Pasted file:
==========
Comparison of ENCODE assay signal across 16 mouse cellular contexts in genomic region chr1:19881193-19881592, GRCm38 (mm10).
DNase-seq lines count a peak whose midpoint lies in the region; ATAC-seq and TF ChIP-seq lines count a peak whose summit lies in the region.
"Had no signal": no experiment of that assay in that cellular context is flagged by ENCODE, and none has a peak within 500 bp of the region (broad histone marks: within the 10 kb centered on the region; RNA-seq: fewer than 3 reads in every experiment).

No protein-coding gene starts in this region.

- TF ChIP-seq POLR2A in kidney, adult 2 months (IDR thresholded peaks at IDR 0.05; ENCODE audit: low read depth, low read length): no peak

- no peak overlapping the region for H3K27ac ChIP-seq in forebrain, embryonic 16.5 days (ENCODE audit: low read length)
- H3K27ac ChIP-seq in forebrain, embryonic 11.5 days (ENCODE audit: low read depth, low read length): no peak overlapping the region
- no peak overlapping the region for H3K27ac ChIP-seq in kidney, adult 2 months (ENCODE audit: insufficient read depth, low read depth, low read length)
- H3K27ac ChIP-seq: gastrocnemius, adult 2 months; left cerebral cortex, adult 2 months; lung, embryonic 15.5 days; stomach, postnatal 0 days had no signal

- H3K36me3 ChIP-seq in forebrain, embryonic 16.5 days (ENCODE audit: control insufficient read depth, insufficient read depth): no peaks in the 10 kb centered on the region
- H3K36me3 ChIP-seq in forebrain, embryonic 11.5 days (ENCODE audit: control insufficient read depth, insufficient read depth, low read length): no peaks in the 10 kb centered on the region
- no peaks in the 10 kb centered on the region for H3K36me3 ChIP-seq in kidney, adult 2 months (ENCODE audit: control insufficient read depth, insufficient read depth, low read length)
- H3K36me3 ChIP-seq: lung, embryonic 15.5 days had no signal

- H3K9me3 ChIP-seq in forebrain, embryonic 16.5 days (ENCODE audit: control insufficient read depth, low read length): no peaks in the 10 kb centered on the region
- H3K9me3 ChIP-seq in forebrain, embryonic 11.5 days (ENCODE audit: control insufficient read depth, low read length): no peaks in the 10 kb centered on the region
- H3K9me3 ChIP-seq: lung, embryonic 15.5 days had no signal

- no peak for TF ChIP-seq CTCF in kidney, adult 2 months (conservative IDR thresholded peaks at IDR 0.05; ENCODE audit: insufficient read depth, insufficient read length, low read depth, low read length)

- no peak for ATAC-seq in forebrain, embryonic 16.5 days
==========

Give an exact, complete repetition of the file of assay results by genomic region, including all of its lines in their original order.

Comparison of ENCODE assay signal across 16 mouse cellular contexts in genomic region chr1:19881193-19881592, GRCm38 (mm10).
DNase-seq lines count a peak whose midpoint lies in the region; ATAC-seq and TF ChIP-seq lines count a peak whose summit lies in the region.
"Had no signal": no experiment of that assay in that cellular context is flagged by ENCODE, and none has a peak within 500 bp of the region (broad histone marks: within the 10 kb centered on the region; RNA-seq: fewer than 3 reads in every experiment).

No protein-coding gene starts in this region.

- TF ChIP-seq POLR2A in kidney, adult 2 months (IDR thresholded peaks at IDR 0.05; ENCODE audit: low read depth, low read length): no peak

- no peak overlapping the region for H3K27ac ChIP-seq in forebrain, embryonic 16.5 days (ENCODE audit: low read length)
- H3K27ac ChIP-seq in forebrain, embryonic 11.5 days (ENCODE audit: low read depth, low read length): no peak overlapping the region
- no peak overlapping the region for H3K27ac ChIP-seq in kidney, adult 2 months (ENCODE audit: insufficient read depth, low read depth, low read length)
- H3K27ac ChIP-seq: gastrocnemius, adult 2 months; left cerebral cortex, adult 2 months; lung, embryonic 15.5 days; stomach, postnatal 0 days had no signal

- H3K36me3 ChIP-seq in forebrain, embryonic 16.5 days (ENCODE audit: control insufficient read depth, insufficient read depth): no peaks in the 10 kb centered on the region
- H3K36me3 ChIP-seq in forebrain, embryonic 11.5 days (ENCODE audit: control insufficient read depth, insufficient read depth, low read length): no peaks in the 10 kb centered on the region
- no peaks in the 10 kb centered on the region for H3K36me3 ChIP-seq in kidney, adult 2 months (ENCODE audit: control insufficient read depth, insufficient read depth, low read length)
- H3K36me3 ChIP-seq: lung, embryonic 15.5 days had no signal

- H3K9me3 ChIP-seq in forebrain, embryonic 16.5 days (ENCODE audit: control insufficient read depth, low read length): no peaks in the 10 kb centered on the region
- H3K9me3 ChIP-seq in forebrain, embryonic 11.5 days (ENCODE audit: control insufficient read depth, low read length): no peaks in the 10 kb centered on the region
- H3K9me3 ChIP-seq: lung, embryonic 15.5 days had no signal

- no peak for TF ChIP-seq CTCF in kidney, adult 2 months (conservative IDR thresholded peaks at IDR 0.05; ENCODE audit: insufficient read depth, insufficient read length, low read depth, low read length)

- no peak for ATAC-seq in forebrain, embryonic 16.5 days